Multilingualism and business

Multilingualism and business

The Linguamón-UOC Chair in Multilingualism has carried out a study of the current state of multilingualism in Catalan businesses. The Chair has benefitted from the collaboration of Professor Stephen Hagen (lead researcher for Europe’s ELAN report), the Catalan Department of Innovation, Universities and Enterprise,  the Secretariat of Language Policy of the Vice-President’s Department, Linguamón - House of Languages and the Universitat Oberta de Catalunya.

Multilingualism offers a key opportunity for the internationalisation and growth of Catalan SMEs. This is the view of the study are Catalan businesses multilingual enough?, which concludes that its exporting businesses do not sufficiently master the languages of some leading and emerging markets and highlights the need for both governments and companies to encourage language learning, in order to consolidate the internationalisation of the Catalan economy. The report also underlines the fact that knowledge of Catalan has become generalised in SMEs and that it is the language most often used in commercial relations inside Catalonia, in 97.9% of cases.


The languages most commonly used in foreign trade are English (69.2% of exporting firms), French (55.3%) and Spanish (40.8%). The use of Portuguese, German and Italian is no more than 17%, despite the fact that these are some of today’s key markets. 15.5% of businesses surveyed intend to open up new markets, many of which require the knowledge of languages such as Chinese, Russian, Japanese or Arabic. China and Russia are the second and third-most important markets that Catalan firms wish to do business with in the future, though only 1.8% and 1.1% of them contemplate providing their workers with Chinese or Russian classes in the next three years. Firms are over-confident about the value of the exclusive use of English as an international lingua franca, and this is underlined by the fact that 90% of firms believe that their staff will need English classes.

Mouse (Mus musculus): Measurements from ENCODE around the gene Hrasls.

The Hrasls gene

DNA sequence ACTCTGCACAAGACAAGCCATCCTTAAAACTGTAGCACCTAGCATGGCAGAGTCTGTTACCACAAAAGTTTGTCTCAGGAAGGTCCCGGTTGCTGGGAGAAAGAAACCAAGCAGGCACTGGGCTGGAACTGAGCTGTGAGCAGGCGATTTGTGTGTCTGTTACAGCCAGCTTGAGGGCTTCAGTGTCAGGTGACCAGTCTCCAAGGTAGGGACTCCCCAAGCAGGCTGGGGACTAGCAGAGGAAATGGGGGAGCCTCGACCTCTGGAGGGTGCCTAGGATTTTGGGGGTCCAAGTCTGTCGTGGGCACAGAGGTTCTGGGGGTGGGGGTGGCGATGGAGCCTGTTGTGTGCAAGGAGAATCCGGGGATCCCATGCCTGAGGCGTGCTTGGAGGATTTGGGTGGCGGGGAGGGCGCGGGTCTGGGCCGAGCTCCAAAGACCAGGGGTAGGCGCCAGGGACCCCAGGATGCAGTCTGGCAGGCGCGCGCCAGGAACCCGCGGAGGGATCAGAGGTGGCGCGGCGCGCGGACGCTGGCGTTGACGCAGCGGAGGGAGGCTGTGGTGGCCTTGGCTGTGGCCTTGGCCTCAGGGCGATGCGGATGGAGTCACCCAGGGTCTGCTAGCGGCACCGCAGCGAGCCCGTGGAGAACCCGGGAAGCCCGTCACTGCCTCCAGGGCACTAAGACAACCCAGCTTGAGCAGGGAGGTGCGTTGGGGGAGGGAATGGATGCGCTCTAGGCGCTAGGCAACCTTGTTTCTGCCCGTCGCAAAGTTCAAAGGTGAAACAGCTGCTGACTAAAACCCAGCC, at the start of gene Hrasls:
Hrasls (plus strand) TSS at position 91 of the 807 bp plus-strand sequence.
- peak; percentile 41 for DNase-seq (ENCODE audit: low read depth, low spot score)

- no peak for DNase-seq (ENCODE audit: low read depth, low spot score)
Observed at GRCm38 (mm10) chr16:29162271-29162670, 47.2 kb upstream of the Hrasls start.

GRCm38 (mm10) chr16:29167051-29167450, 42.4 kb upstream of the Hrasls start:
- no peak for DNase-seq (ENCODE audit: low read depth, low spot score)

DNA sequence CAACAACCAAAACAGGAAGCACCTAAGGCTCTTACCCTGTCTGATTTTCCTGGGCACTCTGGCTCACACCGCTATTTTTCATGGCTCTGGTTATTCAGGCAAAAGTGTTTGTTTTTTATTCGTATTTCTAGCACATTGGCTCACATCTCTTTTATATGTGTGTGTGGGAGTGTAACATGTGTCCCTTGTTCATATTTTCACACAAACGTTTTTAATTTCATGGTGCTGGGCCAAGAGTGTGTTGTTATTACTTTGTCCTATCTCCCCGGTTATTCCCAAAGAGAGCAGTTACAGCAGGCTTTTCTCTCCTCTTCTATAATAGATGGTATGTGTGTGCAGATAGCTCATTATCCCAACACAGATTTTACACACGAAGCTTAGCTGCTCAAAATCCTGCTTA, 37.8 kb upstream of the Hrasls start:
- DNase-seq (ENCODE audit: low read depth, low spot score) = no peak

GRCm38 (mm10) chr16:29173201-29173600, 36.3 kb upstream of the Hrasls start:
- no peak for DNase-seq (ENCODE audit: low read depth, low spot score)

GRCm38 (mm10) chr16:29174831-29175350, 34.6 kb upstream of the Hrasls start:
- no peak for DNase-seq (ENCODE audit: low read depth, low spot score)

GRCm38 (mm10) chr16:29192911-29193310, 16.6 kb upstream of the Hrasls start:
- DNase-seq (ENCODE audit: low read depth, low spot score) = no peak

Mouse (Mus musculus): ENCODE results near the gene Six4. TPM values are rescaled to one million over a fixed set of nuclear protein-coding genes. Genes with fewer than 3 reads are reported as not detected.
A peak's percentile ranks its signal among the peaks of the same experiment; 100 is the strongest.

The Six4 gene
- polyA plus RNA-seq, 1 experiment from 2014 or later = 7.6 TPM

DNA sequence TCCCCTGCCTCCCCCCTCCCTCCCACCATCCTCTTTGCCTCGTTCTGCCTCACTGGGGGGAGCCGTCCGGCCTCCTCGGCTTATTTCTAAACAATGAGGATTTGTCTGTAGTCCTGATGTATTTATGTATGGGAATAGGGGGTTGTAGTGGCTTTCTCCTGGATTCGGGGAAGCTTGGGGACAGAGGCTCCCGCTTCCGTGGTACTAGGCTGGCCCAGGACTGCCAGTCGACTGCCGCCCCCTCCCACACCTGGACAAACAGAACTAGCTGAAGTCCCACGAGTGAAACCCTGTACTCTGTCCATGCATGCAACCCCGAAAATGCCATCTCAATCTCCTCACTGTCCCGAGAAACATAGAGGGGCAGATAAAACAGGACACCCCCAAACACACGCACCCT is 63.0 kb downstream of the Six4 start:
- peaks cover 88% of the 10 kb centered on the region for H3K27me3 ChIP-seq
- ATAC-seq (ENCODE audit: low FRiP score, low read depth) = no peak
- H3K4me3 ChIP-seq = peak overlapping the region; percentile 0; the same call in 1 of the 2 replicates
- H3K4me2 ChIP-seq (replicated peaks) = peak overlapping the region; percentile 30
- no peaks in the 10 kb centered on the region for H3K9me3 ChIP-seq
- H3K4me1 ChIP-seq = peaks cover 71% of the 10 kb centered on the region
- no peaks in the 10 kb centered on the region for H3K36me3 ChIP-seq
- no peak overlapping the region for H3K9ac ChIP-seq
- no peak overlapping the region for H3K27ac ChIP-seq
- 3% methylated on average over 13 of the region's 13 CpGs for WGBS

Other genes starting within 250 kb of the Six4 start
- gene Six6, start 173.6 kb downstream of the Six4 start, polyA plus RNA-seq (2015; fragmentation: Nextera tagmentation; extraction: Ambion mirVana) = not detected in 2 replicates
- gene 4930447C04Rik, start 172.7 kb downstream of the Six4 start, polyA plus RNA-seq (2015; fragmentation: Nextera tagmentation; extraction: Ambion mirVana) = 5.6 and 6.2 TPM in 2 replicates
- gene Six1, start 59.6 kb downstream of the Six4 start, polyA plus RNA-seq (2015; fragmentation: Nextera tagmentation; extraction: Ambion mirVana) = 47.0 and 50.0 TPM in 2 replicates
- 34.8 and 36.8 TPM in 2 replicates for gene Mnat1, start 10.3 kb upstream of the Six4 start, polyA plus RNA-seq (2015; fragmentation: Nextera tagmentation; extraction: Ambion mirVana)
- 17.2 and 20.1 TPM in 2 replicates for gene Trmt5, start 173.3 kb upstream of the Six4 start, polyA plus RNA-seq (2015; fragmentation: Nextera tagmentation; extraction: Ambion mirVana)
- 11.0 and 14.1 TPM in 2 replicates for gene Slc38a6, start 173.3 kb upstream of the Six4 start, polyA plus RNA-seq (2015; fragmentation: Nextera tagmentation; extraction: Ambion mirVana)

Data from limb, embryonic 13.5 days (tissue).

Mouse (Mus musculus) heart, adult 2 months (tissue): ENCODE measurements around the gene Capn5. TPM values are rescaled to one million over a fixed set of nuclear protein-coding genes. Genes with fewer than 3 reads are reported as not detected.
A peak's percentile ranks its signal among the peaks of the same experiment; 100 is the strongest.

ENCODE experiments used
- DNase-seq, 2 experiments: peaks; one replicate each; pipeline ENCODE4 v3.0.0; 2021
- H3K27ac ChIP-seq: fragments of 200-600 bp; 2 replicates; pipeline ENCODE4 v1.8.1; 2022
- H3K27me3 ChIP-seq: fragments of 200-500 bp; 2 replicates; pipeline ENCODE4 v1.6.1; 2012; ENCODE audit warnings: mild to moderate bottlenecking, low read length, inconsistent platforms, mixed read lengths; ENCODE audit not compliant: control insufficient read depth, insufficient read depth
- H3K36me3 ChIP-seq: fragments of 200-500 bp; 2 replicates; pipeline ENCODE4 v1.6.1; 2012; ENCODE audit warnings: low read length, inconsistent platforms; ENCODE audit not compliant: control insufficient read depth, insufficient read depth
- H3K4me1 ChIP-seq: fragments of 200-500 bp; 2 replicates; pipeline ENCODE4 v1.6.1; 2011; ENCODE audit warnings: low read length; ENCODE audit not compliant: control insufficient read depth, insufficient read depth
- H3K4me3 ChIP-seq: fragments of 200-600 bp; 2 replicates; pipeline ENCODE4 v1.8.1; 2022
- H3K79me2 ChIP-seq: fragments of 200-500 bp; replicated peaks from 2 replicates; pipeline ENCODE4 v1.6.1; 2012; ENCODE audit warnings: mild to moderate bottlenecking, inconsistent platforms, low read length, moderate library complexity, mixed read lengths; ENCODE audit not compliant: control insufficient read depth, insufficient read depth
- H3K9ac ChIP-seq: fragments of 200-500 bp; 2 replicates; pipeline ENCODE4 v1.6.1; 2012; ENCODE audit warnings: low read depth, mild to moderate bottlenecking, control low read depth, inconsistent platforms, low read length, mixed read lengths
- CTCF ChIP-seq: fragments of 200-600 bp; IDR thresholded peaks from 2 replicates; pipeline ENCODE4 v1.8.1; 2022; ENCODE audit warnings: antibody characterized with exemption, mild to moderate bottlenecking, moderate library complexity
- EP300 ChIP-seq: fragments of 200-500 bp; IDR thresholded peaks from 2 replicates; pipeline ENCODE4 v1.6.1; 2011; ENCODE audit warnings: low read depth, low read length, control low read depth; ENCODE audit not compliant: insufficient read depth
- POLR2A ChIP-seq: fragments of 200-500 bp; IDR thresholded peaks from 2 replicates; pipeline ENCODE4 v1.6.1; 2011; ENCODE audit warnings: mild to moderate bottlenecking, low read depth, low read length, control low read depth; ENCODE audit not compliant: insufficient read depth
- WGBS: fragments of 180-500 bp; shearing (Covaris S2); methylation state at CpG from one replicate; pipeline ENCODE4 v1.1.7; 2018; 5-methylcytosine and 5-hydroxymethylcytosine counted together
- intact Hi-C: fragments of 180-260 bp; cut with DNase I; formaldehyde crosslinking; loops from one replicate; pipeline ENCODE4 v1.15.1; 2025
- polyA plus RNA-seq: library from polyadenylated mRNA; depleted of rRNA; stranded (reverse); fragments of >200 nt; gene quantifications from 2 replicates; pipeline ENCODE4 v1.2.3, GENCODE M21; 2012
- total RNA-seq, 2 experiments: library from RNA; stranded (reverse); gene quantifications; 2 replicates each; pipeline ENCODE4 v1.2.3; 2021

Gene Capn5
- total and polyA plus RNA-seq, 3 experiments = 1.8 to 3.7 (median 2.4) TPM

Only 6.3% of businesses surveyed are aware that they need training on international cultural matters, beyond a mere understanding of a country’s language. According to, Catalan businesses make only a very limited use of translation and interpreting services, and only 10.6% have hired translators or interpreters in the last five years. Nevertheless, a clear increase has been seen in the demand for translations into the languages of emerging markets. It is also worth highlighting that 33% of businesses operating abroad still do not have their web site in English.

As far as external communications are concerned, answering in a customer’s own language is a criteria shared by 97.2% of businesses, and 69.5% of those surveyed have documentation in the customer’s language. On the other hand, only 37.8% have a formal communication strategy for establishing contact with customers in the different language areas in which they do business.


The ELAN report defined the four language-related keys to international competitiveness as: having a well-defined language strategy, employing linguistically-competent staff, having native speakers, and making proper use of translation/interpreting services.
The chief objectives of this study were:

1. To understand the economic impact of language and cultural barriers to trade and their relationship with businesses’ size and area of activity.
2. To understand the extent to which the availability of staff with skills in different languages impacts upon the development of commercial relations.
3. To ascertain the importance of different languages within the context of business relations and communications.


Go to the study opuscule.

Furthermore, the Linguamón-UOC Chair in Multilingualism took part in the organisation of the seminar Global market, local market: implications for business multilingualism". The seminar was based around the presentation of leading European studies and experiences on managing multilingualism in business and provided an analysis of the current state of the Catalan economy in this regard.


For more information, you can also click on the following links:

An overview of the European Union’s policy on multilingualism.
The ELAN report.


Report by Stephen Hagen on the ELAN.CAT study